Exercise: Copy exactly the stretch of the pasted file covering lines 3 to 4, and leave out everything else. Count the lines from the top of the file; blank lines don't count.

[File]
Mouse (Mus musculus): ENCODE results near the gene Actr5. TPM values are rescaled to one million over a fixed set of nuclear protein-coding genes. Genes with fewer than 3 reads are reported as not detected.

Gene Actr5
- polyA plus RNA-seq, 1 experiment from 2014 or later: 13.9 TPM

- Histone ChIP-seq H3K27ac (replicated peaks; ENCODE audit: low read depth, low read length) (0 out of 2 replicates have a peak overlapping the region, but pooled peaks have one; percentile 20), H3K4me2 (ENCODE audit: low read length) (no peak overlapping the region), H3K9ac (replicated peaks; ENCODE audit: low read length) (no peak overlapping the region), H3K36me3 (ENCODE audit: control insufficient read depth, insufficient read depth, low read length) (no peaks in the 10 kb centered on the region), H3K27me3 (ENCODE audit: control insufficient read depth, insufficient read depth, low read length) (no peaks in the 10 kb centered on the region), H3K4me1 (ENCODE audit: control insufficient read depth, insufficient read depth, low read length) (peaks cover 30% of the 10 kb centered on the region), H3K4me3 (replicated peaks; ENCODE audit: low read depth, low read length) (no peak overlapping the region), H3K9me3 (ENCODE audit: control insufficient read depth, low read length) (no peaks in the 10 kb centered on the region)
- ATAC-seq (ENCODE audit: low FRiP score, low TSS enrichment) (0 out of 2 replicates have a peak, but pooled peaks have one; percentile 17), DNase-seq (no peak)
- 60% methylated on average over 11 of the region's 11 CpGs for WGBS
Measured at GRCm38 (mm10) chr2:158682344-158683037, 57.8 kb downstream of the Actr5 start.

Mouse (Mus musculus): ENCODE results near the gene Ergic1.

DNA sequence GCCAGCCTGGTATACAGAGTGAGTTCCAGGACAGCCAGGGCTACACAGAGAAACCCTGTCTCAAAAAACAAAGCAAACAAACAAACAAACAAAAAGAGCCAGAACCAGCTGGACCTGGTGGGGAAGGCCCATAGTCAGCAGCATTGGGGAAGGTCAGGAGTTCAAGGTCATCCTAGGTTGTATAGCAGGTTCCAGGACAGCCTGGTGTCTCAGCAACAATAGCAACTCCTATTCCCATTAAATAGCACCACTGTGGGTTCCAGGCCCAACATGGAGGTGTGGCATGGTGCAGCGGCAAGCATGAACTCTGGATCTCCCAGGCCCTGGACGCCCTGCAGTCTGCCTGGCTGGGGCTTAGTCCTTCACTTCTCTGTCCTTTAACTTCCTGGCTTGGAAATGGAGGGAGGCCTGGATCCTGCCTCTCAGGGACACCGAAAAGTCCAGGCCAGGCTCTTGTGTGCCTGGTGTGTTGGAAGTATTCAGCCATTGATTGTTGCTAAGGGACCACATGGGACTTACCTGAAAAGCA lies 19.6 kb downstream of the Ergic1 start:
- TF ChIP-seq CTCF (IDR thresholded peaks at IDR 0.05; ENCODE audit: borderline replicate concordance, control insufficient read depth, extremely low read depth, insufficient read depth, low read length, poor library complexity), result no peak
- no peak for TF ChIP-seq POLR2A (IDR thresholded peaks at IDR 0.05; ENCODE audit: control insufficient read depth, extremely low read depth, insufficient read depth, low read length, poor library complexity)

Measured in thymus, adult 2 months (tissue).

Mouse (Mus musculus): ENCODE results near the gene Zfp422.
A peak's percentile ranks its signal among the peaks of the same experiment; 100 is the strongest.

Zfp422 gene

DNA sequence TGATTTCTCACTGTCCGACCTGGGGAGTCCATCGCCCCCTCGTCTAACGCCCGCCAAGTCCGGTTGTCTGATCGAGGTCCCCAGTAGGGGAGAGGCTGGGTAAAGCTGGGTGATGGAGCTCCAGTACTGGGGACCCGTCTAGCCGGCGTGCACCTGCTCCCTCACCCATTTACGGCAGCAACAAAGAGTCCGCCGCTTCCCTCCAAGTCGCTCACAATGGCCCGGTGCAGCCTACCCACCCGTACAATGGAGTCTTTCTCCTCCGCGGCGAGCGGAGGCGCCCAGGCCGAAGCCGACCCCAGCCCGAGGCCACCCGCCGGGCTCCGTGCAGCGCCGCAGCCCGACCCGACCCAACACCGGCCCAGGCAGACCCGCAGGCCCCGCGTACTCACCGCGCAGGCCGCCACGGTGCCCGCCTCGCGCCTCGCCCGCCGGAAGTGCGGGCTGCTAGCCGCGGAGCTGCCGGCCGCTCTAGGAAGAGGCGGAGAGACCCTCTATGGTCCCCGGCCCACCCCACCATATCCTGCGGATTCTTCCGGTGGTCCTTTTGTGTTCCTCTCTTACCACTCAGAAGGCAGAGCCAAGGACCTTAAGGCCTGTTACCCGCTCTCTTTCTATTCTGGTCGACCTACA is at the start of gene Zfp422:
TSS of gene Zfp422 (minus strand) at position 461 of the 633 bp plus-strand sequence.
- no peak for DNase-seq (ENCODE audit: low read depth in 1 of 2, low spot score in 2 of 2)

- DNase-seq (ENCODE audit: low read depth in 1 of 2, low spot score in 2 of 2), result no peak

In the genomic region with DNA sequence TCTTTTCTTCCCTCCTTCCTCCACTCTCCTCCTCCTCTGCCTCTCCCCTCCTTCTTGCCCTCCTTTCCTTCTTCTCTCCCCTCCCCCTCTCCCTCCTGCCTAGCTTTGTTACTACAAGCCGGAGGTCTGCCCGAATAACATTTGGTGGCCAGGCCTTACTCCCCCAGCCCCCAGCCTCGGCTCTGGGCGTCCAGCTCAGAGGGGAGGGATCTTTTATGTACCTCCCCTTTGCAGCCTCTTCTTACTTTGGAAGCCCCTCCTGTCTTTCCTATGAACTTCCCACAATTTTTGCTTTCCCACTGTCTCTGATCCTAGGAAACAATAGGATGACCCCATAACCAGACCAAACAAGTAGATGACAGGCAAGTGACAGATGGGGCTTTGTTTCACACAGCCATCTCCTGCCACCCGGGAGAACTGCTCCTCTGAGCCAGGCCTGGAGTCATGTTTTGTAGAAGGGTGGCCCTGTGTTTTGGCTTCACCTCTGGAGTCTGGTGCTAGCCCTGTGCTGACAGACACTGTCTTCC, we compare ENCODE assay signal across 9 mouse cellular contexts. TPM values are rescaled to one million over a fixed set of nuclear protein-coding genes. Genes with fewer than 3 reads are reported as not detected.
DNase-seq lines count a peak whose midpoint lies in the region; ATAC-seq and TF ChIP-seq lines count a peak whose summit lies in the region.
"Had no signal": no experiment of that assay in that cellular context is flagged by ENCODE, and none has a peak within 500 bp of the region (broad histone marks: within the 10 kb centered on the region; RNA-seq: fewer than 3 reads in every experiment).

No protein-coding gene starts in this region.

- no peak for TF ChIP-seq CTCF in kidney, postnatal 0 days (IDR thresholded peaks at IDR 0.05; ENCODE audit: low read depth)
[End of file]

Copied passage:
- polyA plus RNA-seq, 1 experiment from 2014 or later: 13.9 TPM

- Histone ChIP-seq H3K27ac (replicated peaks; ENCODE audit: low read depth, low read length) (0 out of 2 replicates have a peak overlapping the region, but pooled peaks have one; percentile 20), H3K4me2 (ENCODE audit: low read length) (no peak overlapping the region), H3K9ac (replicated peaks; ENCODE audit: low read length) (no peak overlapping the region), H3K36me3 (ENCODE audit: control insufficient read depth, insufficient read depth, low read length) (no peaks in the 10 kb centered on the region), H3K27me3 (ENCODE audit: control insufficient read depth, insufficient read depth, low read length) (no peaks in the 10 kb centered on the region), H3K4me1 (ENCODE audit: control insufficient read depth, insufficient read depth, low read length) (peaks cover 30% of the 10 kb centered on the region), H3K4me3 (replicated peaks; ENCODE audit: low read depth, low read length) (no peak overlapping the region), H3K9me3 (ENCODE audit: control insufficient read depth, low read length) (no peaks in the 10 kb centered on the region)